CONTACT: PETER ALEXANDER
100 Old Public Library
Iowa City IA 52242
(319) 384-0072; fax (319) 384-0024
Release: March 26, 1999
Muriello combines French art songs, American love songs on April 8 recital
IOWA CITY, Iowa -- Baritone John Muriello will perform both French art songs
and a group of American songs about love on a University of Iowa faculty recital
at 8 p.m. Thursday, April 8 in Clapp Recital Hall on the UI campus.
Muriello will perform with pianist Darlene Lawrence. Their performance will
be free and open to the public.
For the first, more "serious," half of the recital program, Muriello and
Lawrence will perform two cycles of songs, "Le Promenoir des deux amants"
(The promenade of two lovers) by Claude Debussy and "Histoires naturelles"
(Natural histories) by Maurice Ravel. The second half of the program, lightheartedly
titled "Blah Blah Blah and other songs about love," will feature works by
a variety of American composers, including George and Ira Gershwin, Stephen
Sondheim, Marc Blitzstein and William Bolcom.
Also included will be three songs by composer Richard Pearson Thomas, who
accompanied Muriello in his previous faculty recital at the UI last March.
Together they presented a program of Thomas' works, including an abridged
version of Charles Dickens' familiar "A Christmas Carol."
The combination of European art songs with American Broadway and pop styles,
as unconventional as it is for voice recitals, is a natural for Muriello.
A classically trained singer, he has appeared professionally in performances
from opera and oratorio to musical comedy, and previous appearances at the
UI have spanned an equally wide range of styles.
Typifying his versatility, Muriello performed last summer for Lyric Opera
Cleveland as the Narrator and Mysterious Man in Sondheim's musical "Into the
Woods" and Marcello in the traditionally operatic "La Boheme," and he most
recently sang the role of the Sacristan in Cedar Rapids Opera Theater's performances
of "Tosca." Last fall he made his directing debut with the UI School of Music
production of the musical comedy "The Fantasticks."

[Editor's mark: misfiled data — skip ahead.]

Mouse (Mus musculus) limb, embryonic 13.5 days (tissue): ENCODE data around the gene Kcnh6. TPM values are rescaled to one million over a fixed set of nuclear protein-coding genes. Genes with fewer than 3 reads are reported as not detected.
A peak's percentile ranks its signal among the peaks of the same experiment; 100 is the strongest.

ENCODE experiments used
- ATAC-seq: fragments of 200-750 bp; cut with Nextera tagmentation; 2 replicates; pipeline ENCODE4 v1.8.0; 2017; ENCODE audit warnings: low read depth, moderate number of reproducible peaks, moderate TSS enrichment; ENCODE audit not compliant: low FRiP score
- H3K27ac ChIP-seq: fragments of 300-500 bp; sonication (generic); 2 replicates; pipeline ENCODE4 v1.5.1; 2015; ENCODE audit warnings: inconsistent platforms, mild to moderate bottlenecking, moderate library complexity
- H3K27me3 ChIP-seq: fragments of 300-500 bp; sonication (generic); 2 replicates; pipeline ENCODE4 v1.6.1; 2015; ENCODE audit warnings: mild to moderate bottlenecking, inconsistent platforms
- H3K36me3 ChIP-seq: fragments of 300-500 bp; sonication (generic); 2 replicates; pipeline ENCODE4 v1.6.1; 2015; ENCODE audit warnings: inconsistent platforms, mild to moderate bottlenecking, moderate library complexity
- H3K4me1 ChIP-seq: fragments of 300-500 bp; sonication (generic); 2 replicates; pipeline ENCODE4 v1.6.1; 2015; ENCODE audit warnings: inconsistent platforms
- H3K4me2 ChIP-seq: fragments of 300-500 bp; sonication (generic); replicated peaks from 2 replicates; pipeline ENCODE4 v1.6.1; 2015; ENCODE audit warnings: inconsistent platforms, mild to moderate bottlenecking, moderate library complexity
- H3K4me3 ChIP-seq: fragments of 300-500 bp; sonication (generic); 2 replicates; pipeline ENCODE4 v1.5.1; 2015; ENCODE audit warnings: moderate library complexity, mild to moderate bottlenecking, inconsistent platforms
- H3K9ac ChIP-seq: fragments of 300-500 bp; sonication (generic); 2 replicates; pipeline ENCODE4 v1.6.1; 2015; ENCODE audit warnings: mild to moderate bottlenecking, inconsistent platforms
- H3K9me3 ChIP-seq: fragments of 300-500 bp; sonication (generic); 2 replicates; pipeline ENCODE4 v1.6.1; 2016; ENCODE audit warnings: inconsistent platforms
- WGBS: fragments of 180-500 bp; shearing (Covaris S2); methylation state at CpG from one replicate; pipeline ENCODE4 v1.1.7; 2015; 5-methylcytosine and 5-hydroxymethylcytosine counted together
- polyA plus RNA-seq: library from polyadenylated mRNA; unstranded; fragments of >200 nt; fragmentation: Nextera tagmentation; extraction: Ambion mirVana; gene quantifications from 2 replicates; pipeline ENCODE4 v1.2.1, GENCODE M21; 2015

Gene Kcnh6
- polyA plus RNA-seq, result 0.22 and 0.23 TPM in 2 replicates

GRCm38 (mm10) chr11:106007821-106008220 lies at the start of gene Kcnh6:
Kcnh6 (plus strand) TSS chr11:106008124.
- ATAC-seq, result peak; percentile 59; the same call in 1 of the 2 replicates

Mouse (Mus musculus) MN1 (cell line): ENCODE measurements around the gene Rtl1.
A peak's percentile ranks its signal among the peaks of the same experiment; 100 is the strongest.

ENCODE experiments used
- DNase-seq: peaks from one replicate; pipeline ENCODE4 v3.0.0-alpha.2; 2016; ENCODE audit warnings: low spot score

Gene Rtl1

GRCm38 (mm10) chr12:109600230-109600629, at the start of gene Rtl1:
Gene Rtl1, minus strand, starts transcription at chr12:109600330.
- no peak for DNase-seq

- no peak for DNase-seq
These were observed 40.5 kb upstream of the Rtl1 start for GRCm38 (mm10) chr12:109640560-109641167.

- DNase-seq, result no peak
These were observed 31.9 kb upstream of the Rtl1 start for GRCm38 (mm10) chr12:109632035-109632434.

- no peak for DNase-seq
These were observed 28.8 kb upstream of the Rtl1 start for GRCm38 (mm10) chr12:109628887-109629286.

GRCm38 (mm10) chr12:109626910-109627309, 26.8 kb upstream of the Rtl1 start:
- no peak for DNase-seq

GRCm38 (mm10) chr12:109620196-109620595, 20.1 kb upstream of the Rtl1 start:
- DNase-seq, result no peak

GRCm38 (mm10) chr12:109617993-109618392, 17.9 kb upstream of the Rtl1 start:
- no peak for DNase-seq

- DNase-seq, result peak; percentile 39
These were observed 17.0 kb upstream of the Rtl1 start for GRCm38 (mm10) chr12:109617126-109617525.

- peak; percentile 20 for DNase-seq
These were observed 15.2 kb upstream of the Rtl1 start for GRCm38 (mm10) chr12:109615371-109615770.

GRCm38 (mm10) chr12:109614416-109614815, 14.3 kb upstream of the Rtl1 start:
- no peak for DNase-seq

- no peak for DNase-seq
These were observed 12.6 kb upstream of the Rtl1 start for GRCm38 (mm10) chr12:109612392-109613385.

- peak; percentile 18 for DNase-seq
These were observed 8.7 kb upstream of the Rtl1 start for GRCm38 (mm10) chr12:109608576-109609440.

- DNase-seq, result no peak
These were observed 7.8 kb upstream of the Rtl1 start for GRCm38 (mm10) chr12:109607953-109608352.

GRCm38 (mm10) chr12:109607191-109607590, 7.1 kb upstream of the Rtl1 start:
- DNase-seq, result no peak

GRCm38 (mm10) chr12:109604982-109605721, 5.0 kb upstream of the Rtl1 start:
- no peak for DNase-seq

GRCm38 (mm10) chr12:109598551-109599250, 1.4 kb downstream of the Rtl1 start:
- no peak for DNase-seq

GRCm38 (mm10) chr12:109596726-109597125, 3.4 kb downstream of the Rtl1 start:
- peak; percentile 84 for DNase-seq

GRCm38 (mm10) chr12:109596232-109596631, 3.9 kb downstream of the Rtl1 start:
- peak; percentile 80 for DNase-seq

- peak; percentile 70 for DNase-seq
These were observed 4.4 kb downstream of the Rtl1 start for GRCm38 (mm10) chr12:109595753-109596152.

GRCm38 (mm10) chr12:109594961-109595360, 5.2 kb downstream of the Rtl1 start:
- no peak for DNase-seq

Debussy's "Promenoir" cycle is based on fragments of an elegiac poem by Tristan
L'Hermite, a 17th-century courtier and writer who is considered a precursor
to the 19th- and 20th-century Symbolist poets. In the short cycle, the poet
describes a pastoral scene, then invites his beloved to share the sublime
beauty of the moment. Afraid that his ardor might destroy the delicate moment,
he merely asks for a token of her love by allowing him to drink from her hands.
Debussy's music, Muriello says, "exquisitely captures the elegance and preciosity
of the language of the poem."
Ravel's cycle created a scandal at its premiere in 1907. With text settings
that use the inflections and elisions of everyday French speech, the songs
were attacked by critics for their lack of traditional melody. The five songs
were selected by Ravel from more than 80 poems in Jules Renard's "Histoires
naturelles," published in 1896 and later illustrated by Toulouse-Lautrec and
Bonnard. Ravel set the texts realistically, with careful musical characterizations
of the animals portrayed in the texts: the peacock, cricket, swan, kingfisher
and guinea hen.
The "songs about love" of the second half of Muriello's program cover a wide
range of moods and light musical styles. They include "Blah Blah Blah" --
the song that gives this portion of the program its provocative name -- by
George and Ira Gershwin, the classic Rodgers and Hart "Bewitched," Stephen
Sondheim's very contemporary and neurotically inflected"The-God-Why-Don't-You-Love-Me-Oh-You-Do-I'll-See-You-Later-Blues,"
Thomas' lighthearted riffs on romance, and another half dozen songs as well.
Muriello joined the UI School of Music faculty in the fall of 1997. He has
performed operatic and musical theater roles with Opera Carolina, the Banff
Centre in Canada, L'Opera Francais of New York, Skylight Opera Theater, Lyric
Opera Cleveland, Ohio Light Opera, Seaside Music Theater and the Southeastern
Savoyards of Atlanta. His roles have ranged from Guglielmo in Mozart's "Cosi
fan tutte" to Voltaire in Bernstein's "Candide."
He has performed in concert and recital throughout the Midwest and the Southeast,
singing in performances of Vaughan Williams' "Five Mystical Songs" and "Hodie,"
the Brahms "Requiem" and the Bach Mass in B minor.
He was a winner in the Metropolitan Opera Auditions in North Carolina, in
the Washington International Competition and the Louise D. McMahon International
Song Competition in Oklahoma, and toured two seasons with the Mantovani Orchestra.
Lawrence received her doctorate from the University of Southern California.
She has accompanied many prominent California artists and has toured under
the management of Sol Hurok. She has served as accompanist for the Oregon
Bach Festival with noted conductor Helmuth Rilling and was selected to accompany
the 1,000-voice choir for the 1984 Summer Olympic Games in Los Angeles.
In addition to her work as an accompanist, Lawrence is a published composer/arranger,
and she has worked as a studio singer in film, television and the recording
industry. Since 1989 she has been on the faculty of the UI School of Music,
where she teaches song literature and is coach/accompanist in the voice and
Thomas has composed extensively for theater, concert and film. In addition
to performances by the Boston Pops and the Convent Garden Festival, his theatrical
works have been staged by Houston Grand Opera, Chautauqua Opera, the Eugene
O'Neill Theater Center, the Banff Centre and the Skylight Opera Theatre. His
music for "What Became Known as . . . the Eleanor Affair" was awarded the
prize for "Best Original Score" at the 1997 NYU Film Festival and his off-off
Broadway musical, "Ladies in a Maze" was produced by Encompass Music Theatre.